Published January 11, 2012
The economy is making gains on its path to a slow recovery, which means consumers can expect higher gas prices this year.
"When the economy improves, we will be using more petroleum," explains Patrick DeHaan, senior petroleum analyst at GasBuddy.com. "It's all but a certain that prices will likely go up this year."
The Department of Energy released its 2012 oil forecast Tuesday, upping the price of crude oil to $100 per barrel, which could be bad news for consumers because the price of oil directly correlates with gas prices.
For 2011, the average price per barrel of U.S. crude oil was $95 per barrel, according to the Energy Department, and according to GasBuddy.com, the yearly average for 2011 was $3.51 per gallon. The current national average of unleaded regular gas two weeks into 2012 is $3.34 per gallon.
With the current national average so high at the beginning of the year, DeHaan says things aren't looking good for motorists.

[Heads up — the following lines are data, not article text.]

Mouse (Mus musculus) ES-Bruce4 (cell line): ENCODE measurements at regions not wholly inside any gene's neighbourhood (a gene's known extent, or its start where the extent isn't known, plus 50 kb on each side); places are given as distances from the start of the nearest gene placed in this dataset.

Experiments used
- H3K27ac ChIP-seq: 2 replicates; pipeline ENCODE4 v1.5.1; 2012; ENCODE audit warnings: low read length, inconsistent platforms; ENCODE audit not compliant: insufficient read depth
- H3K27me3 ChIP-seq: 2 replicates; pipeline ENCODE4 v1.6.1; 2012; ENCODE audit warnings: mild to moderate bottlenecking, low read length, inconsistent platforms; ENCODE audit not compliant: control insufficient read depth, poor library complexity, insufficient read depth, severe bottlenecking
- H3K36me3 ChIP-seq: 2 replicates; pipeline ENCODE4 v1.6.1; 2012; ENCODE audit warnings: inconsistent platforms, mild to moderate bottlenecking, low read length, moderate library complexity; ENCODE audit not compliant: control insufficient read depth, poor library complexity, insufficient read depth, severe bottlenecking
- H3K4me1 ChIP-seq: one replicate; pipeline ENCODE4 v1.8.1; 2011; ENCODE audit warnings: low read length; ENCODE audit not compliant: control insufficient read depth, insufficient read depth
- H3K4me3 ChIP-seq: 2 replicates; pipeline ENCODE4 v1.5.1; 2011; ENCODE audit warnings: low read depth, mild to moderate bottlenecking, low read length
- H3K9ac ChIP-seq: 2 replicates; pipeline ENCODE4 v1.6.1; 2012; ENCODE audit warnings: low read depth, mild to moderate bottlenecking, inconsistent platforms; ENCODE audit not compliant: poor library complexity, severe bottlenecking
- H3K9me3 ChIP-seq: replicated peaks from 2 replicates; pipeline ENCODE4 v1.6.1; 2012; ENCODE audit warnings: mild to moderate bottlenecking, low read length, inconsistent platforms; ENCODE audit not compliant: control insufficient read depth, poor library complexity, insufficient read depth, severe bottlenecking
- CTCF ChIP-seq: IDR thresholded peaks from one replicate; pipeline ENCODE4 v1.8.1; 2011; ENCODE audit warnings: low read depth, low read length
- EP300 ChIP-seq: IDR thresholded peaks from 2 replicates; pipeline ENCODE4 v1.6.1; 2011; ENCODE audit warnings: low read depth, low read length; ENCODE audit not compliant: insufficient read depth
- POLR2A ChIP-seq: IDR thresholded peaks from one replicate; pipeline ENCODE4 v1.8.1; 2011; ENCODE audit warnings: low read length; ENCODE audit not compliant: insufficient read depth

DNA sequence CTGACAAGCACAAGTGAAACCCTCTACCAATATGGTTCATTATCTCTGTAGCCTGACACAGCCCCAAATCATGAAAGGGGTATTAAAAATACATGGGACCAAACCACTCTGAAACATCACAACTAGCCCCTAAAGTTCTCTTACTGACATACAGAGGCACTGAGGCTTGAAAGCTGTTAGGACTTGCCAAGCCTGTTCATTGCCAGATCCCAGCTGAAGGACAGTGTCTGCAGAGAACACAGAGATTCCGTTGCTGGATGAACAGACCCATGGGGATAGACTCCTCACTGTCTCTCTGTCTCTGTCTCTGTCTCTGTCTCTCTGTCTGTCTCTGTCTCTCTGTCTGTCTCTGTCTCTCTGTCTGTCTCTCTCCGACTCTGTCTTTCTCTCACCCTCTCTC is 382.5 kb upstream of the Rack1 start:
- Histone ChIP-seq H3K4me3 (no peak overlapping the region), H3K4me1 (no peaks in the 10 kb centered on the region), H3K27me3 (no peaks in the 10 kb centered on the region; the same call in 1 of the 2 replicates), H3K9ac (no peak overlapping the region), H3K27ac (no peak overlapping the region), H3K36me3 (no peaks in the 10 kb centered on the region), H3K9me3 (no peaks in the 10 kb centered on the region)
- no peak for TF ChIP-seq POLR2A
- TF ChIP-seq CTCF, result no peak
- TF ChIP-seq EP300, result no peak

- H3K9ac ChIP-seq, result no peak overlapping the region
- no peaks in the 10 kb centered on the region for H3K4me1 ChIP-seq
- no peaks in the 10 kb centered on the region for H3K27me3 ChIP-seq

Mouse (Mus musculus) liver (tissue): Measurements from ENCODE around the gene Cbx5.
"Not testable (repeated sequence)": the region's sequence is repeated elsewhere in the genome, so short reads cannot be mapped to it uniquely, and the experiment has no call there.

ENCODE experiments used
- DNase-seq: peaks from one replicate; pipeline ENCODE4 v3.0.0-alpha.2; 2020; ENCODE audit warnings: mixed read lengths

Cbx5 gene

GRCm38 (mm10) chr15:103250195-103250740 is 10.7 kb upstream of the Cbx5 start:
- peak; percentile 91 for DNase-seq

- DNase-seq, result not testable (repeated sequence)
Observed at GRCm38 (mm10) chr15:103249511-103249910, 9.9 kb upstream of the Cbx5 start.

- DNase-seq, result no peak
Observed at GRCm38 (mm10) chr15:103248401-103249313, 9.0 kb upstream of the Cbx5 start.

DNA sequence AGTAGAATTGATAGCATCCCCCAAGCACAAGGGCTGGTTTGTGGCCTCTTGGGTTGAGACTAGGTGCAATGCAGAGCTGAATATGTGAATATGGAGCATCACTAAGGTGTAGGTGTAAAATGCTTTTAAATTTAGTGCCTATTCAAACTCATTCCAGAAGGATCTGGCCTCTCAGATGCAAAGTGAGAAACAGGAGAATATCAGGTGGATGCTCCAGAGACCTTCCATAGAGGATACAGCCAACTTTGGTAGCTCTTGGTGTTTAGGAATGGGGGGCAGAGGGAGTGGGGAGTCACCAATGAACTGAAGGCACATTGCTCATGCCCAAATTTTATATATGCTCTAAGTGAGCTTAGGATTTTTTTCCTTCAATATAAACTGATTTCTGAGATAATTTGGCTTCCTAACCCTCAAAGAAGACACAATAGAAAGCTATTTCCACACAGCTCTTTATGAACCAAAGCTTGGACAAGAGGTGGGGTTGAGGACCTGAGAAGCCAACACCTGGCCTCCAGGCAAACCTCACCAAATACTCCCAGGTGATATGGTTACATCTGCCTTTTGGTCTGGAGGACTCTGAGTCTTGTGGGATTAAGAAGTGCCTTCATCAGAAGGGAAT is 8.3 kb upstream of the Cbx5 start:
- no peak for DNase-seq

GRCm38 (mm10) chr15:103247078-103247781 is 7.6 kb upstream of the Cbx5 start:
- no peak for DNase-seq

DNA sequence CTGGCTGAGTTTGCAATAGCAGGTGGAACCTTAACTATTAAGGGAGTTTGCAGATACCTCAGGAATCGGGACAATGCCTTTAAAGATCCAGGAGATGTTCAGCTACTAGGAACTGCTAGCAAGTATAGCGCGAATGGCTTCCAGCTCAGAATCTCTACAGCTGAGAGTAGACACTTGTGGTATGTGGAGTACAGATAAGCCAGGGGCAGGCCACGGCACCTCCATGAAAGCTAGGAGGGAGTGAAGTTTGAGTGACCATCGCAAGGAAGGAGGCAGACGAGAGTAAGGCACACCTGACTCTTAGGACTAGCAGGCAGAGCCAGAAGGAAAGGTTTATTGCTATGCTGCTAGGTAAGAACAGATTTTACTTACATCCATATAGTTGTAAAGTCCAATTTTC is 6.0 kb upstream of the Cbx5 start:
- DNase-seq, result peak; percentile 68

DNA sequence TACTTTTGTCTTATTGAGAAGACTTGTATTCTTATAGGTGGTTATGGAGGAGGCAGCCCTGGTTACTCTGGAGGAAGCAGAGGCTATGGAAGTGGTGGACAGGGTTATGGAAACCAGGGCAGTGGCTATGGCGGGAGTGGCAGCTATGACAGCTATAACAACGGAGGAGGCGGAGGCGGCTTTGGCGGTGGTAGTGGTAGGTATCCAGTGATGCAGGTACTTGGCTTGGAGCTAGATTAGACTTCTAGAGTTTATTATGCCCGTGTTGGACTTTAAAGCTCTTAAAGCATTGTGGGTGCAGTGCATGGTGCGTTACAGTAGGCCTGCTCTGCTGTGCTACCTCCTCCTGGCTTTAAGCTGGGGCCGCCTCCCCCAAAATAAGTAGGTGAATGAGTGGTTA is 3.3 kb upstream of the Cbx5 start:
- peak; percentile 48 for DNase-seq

The same can be said for those looking to travel by plane this year. Experts expect jet fuel prices to increase in the year, a cost airliners will likely pass on to travelers. According to DeHaan, distillate oil is currently being exported at a record pace, which puts pressure on jet fuel and heating and oil prices.
"This is also magnified by jet companies removing excess capacity from planes," DeHaan adds.
Geopolitical issues are also driving fuel prices up, DeHaan says. The Strait of Hormuz standoff in Iran could have a similar impact on prices as the Arab Spring did in 2011, he says.
"If [Iran] successfully disrupts transport it will have a significant impact on prices. We can be talking about a rise of between $15 and $40 per barrel. The Strait of Hormuz is a waterway that 60% of the world's crude oil travels through, so this will have a major impact on energy prices."